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Am Fam Physician. 2014 Oct 1;90(7):440.

VA Adds Primary Care Services to Contract Program for Veterans' Health

The Department of Veterans Affairs (VA) has added primary care to a list of contracted medical services that can be provided at non-VA facilities as part of the Veterans Health Administration's Patient-Centered Community Care program. The program allows physicians outside the VA to provide specific types of care for eligible veterans when local VA facilities are unable to do so because of geographical inaccessibility or limited capacity. Before the announcement, care provided through the program had been restricted to inpatient and outpatient specialty care, mental health services, limited emergency care, and limited newborn care for women. The VA's announcement is the latest in a series of actions taken in response to reports that veterans were unable to schedule appointments or faced long wait times to see physicians at VA facilities. The resulting Veterans Choice, Access and Accountability Act provides funding to allow the VA to hire more physicians and makes it easier for veterans to see physicians outside VA facilities, including community-based family physicians. For more information, go to http://www.aafp.org/news/government-medicine/20140816pc3primcare.html.

More Physicians Using EHRs, but Data Sharing, Patient Engagement Lag Behind

Adoption of electronic health records (EHRs) among physicians continues to increase steadily, and family physicians are moving toward more advanced health information technology use. The next stage, which entails sharing health information between institutions and engaging patients through technology, is proving more problematic, according to a new study. Overall, only 40% of physicians reported having electronic exchanges of any sort with other health care professionals, according to a study published in the September 2014 issue of Health Affairs. Only one in seven physicians shared data with clinicians outside their organization. The authors cite privacy concerns and incompatible technology systems as the primary reasons for the slow growth of information exchange. Primary care physicians continue to lead their peers in EHR adoption, with 53% using EHRs in 2013 compared with 43% of physicians in other specialties. Use of EHRs is even higher among members of the American Academy of Family Physicians (AAFP). According to the AAFP 2014 mid-year member census, 68% of respondents use EHRs, and 12% were in the process of implementing an EHR system. For more information, go to http://www.aafp.org/news/practice-professional-issues/20140822healthaffehrstudy.html.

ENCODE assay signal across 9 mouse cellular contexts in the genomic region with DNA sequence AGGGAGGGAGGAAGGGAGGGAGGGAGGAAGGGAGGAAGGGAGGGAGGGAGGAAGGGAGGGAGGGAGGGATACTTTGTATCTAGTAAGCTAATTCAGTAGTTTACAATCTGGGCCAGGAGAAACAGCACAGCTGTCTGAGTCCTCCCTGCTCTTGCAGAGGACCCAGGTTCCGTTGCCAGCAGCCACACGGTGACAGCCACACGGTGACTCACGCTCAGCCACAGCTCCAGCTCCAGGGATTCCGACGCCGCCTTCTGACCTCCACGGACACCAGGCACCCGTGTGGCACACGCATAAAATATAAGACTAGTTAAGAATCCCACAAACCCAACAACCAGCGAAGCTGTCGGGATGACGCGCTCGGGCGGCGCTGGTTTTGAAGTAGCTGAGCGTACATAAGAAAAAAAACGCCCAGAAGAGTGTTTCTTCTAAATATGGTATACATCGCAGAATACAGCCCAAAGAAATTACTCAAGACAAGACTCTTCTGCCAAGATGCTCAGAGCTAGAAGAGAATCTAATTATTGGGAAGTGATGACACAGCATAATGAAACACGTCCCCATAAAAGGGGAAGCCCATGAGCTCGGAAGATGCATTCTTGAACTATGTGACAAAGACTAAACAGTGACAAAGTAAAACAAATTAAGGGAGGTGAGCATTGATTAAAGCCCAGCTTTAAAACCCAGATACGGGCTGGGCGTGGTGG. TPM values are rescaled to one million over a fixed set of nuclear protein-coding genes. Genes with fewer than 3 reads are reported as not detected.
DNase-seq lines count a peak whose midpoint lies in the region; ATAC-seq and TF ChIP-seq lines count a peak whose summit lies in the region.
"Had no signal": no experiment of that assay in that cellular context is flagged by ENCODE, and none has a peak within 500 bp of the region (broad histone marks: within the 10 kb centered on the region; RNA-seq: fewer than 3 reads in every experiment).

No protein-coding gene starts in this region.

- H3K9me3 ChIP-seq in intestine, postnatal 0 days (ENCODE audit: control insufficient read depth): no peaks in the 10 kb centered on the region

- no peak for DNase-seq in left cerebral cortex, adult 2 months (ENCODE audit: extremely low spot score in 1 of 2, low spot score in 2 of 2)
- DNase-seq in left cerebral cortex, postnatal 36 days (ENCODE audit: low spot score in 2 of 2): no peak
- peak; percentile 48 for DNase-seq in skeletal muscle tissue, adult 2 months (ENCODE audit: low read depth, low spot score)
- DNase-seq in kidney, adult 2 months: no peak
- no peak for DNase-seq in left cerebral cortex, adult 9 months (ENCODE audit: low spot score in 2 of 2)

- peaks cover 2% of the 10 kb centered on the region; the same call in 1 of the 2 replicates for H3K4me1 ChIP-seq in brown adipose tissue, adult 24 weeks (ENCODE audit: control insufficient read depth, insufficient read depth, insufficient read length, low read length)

October 1, 2015, ICD-10 Deadline Finalized

The deadline for national compliance with the International Classification of Diseases, 10th ed. (ICD-10) code sets for outpatient diagnosis coding is October 1, 2015, according to a final rule published in the August 4, 2014, Federal Register. According to the Centers for Medicare and Medicaid Services (CMS), the new deadline will allow the health care industry ample time to prepare. Lack of readiness by physicians and other health care professionals had been a rallying cry for many opposed to ICD-10 implementation. ICD-10 greatly increases the number of codes available to physicians. “The level of detail that is provided for by ICD-10 means researchers and public health officials can better track diseases and health outcomes,” said CMS Administrator Marilyn Tavenner. CMS also holds that ICD-10 will provide better support for patient care and improve disease management, quality measurement, and analytics. For more information, go to http://www.cms.gov/Newsroom/MediaReleaseDatabase/Press-releases/2014-Press-releases-items/2014-07-31.html.

Study: Smaller Primary Care Practices May Help Keep Patients Out of Hospitals

New research shows that small primary care practices have lower rates of preventable hospital admissions than larger practices. Researchers found that practices with one or two physicians had 33% fewer preventable hospital admissions compared with practices with 10 to 19 physicians; practices with three to nine physicians had 27% fewer admissions. The study authors noted that long-standing assumptions have held that larger medical practices provide better care, partly because they have more resources. They suggest that small practices could have hard-to-measure perks such as better physician-patient relationships that contribute to their ability to keep patients healthy. For more information, go to http://www.aafp.org/news/practice-professional-issues/20140820smallpractstudy.html.

— AFP and AAFP NEWS staff

For more news, visit AAFP News at http://www.aafp.org/news.html.



 

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